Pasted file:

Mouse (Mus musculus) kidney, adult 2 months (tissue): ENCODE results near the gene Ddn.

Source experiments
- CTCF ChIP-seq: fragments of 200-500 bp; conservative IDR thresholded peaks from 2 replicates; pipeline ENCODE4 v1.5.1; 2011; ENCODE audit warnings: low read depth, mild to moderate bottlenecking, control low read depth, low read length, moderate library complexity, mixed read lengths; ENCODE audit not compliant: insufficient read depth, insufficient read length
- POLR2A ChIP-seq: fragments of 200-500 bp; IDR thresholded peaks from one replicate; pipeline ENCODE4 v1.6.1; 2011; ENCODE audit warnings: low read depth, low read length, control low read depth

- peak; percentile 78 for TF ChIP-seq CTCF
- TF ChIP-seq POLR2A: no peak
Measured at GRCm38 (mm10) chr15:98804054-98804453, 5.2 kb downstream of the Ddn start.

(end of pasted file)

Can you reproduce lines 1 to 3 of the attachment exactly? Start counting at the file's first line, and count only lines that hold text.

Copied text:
Mouse (Mus musculus) kidney, adult 2 months (tissue): ENCODE results near the gene Ddn.

Source experiments
- CTCF ChIP-seq: fragments of 200-500 bp; conservative IDR thresholded peaks from 2 replicates; pipeline ENCODE4 v1.5.1; 2011; ENCODE audit warnings: low read depth, mild to moderate bottlenecking, control low read depth, low read length, moderate library complexity, mixed read lengths; ENCODE audit not compliant: insufficient read depth, insufficient read length